Mohsin Sajjad

Date of Award

Summer 2020

Document Type

Open Access Dissertation


Electrical Engineering

First Advisor

Krishna C. Mandal


In recent years, there have been considerable interests in nuclear radiation detectors for national security and nuclear safeguard including monitoring special nuclear materials and nuclear waste characterization, for medical imaging devices using nuclear medicine such as positron emission tomography (PET), and for NASA space astronomy. One of the most promising semiconductors being considered for the field-deployable nuclear detector is cadmium zinc telluride (CdZnTe or CZT). CZT is a ternary semiconductor that can efficiently stop and detect high-energy gamma-rays at room temperature. CZT has desirable properties for efficient nuclear radiation detection and imaging due to high atomic number (Z ~ 50, high stopping power), high density (5.8 g/cm3), high resistivity (≥ 1010 Ω- cm), wide bandgap (~1.6 eV at 300K), low leakage current, high gamma-ray absorption coefficient, and good electron transport properties. However, there are considerable difficulties in growing large volume, homogeneous, and defect-free CZT single crystals. These difficulties enhance the cost of CZT detectors for industrial mass-production. Furthermore, CZT suffers from poor hole transport properties, which creates significant problems as a high-energy gamma-ray detector.

In the present work, a comprehensive investigation is undertaken to develop a successful growth method for CZT at the University of South Carolina (UofSC). The method is called vertical Bridgman solvent-growth technique which reduces the complexity of growing detector-grade CZT single crystals at high temperature. The new

method we developed is a low-temperature growth using tellurium (Te) as a solvent while maintaining crystal homogeneity and took the advantages of other modern CZT growth techniques. Large diameter (up to 3.0-inch diameter and 4.8 inches in length) detector grade CZT boules (≥ 75% singularity) have been grown using in-house zone-refined precursor materials loaded into carbon-coated quartz ampoules. Ampoules were sealed under ultra-high vacuum and crystal growth was performed using temperature profiled furnaces built in-house at UofSC. The grown ingots were cut into wafers and chemo- mechanically polished for structural, optical, electrical, and spectroscopic characterization. The bulk resistivity of the as-grown crystal was found to be ~ 5×1010 W-cm from current- voltage (I-V) measurements. Infrared transmission imaging revealed an average tellurium inclusion size of < 8 microns. Nuclear radiation detectors were fabricated and characterized using analog and digital radiation detection systems integrated with front- end readout electronics developed at UofSC. Block of CZT crystals of dimensions ~20 × 20 × 5 mm3 were used to fabricate detectors with 10 × 10 pixelated anode configuration integrated with inter-pixel guard rings and were tested for their radiation detection properties using 662 keV gamma rays from 137Cs gamma sources. The pixels exhibited well-resolved gamma pulse-height spectra with energy resolution ~ 1.5% at 662 keV. A few pixels exhibited tailing of the photopeak on the lower energy side indicating the presence of hole traps. Biparametric plots (BP) were generated from digitally recorded pre-amplifier pulses. The BPs showed anomalous behavior, which was correlated to the gamma interactions in the active region of the detector. The biparametric plots also enabled to extract the pulse-height spectra free from the extensive tailing of the photopeak. A Matlab software code was developed to apply correction schemes to the biparametric plots and to improve the results acquired from the detectors.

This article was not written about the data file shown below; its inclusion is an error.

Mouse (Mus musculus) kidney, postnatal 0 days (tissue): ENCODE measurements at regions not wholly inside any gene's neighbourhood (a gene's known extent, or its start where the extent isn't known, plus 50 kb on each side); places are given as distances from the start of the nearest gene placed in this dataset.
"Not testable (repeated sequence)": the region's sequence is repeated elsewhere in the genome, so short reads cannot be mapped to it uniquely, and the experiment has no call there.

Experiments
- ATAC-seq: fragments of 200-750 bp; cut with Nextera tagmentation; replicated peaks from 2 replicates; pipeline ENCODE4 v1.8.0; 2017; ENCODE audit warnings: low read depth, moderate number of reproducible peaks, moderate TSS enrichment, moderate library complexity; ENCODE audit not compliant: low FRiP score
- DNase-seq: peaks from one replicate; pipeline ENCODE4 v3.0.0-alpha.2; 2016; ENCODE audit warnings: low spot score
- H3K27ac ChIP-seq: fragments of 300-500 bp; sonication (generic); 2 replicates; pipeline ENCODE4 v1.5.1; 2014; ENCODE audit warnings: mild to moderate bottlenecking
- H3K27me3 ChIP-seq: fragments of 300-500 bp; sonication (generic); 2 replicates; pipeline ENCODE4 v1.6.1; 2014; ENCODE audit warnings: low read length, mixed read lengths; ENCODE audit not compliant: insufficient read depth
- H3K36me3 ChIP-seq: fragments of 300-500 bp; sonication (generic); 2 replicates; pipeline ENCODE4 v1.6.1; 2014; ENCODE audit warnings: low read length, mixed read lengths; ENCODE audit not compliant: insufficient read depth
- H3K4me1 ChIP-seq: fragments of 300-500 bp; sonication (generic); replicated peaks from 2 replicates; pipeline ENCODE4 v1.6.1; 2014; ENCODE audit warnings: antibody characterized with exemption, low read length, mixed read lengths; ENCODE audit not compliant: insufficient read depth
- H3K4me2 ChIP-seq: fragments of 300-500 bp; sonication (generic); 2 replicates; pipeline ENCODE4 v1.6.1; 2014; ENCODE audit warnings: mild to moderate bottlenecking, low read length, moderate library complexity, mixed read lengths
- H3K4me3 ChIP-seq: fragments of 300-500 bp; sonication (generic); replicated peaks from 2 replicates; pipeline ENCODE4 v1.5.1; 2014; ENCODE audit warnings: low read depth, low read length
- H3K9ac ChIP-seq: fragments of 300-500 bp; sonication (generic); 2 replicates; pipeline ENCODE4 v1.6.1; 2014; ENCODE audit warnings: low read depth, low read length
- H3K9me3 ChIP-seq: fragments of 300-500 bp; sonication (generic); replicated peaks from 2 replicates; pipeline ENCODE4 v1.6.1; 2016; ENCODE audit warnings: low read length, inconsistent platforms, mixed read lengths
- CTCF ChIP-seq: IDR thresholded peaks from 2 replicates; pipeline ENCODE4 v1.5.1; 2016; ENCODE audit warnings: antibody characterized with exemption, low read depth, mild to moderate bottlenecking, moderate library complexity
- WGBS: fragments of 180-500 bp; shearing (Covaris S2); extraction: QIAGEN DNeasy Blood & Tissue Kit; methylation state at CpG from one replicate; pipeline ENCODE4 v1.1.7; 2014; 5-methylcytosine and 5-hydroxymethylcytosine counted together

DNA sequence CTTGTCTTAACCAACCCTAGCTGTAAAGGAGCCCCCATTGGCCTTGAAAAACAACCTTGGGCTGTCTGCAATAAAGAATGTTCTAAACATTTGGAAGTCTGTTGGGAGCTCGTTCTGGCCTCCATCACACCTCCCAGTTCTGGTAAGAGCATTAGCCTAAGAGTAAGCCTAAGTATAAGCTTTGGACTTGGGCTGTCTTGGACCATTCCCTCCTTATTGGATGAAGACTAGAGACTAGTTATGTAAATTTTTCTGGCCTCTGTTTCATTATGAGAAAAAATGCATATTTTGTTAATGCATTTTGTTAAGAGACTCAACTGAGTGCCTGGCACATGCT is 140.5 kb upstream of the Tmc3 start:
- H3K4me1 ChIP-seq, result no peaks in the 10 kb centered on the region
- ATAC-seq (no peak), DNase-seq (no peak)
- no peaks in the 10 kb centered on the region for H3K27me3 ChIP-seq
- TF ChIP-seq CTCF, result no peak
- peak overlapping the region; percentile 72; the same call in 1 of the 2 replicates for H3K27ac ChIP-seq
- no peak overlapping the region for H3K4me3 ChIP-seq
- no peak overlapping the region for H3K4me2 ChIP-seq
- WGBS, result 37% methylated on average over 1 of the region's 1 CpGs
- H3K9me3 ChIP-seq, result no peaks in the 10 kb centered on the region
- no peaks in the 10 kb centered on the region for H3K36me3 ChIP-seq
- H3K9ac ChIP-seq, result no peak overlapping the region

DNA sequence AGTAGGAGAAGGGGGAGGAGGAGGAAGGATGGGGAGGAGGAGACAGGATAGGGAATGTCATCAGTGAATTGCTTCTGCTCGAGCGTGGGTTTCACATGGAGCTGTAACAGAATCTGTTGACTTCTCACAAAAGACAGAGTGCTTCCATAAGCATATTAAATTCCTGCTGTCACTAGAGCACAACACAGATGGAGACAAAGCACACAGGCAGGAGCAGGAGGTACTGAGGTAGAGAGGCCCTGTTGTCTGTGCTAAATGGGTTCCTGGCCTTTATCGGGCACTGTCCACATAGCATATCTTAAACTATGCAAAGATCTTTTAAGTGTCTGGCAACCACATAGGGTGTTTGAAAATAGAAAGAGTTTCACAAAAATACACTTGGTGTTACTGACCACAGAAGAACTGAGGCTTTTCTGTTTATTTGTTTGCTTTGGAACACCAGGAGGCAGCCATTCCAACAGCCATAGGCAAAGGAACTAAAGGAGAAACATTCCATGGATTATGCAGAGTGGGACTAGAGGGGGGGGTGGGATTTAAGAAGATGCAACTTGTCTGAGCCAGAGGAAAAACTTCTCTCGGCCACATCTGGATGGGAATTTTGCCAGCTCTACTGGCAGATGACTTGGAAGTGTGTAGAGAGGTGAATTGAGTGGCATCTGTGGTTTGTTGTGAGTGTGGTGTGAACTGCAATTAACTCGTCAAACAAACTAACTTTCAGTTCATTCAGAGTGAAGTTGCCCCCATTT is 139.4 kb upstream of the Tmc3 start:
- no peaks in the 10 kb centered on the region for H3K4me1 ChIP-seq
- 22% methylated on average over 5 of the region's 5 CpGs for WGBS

CdxZn1−xTeySe1−y (CZTS) has emerged in the last couple of years as a next- generation high-yielding material for the fabrication of room temperature high energy gamma detection. We report for the first time, the hole transport property measurements in CZTS based gamma-ray detectors in planar configuration. I-V measurements revealed detector grade bulk resistivity and the fabricated detectors produced well-resolved 5486 keV alpha peaks, for both electrons and holes drifting alike, when PHS was recorded using a 241Am radiation source. The PHS measurements enabled to measure the charge transport properties for both the charge-carriers. The mobility-lifetime product (µτ) for electrons and holes were calculated using a single-polarity Hecht plot regression method. The pre- amplifier pulses were recorded and processed digitally to obtain electron and hole drift mobilities using a time-of-flight method. The measured transport properties indicated the hole lifetime to be greater than the electron lifetime by a factor of ∼1.5. Gamma-ray PHS were recorded on the fabricated detectors which showed tailing of the 137Cs (662 keV) photopeak due to hole-trapping effects. Depth dependent PHS were digitally generated from 2D biparametric plots to reveal the effects of hole trapping on the gamma PHS at different detector depths and multiple defect energy levels. A digital correction procedure was applied to generate well-resolved PHS with an energy resolution of ≤2% for 662 keV γ-rays and to investigate the kinetics of charge trapping. Finally, a novel charge-trapping model has been developed for the first time which explained the entire duration of the pulse-shapes from CZTS based radiation detectors and could be applied to other wide band- gap semiconductors.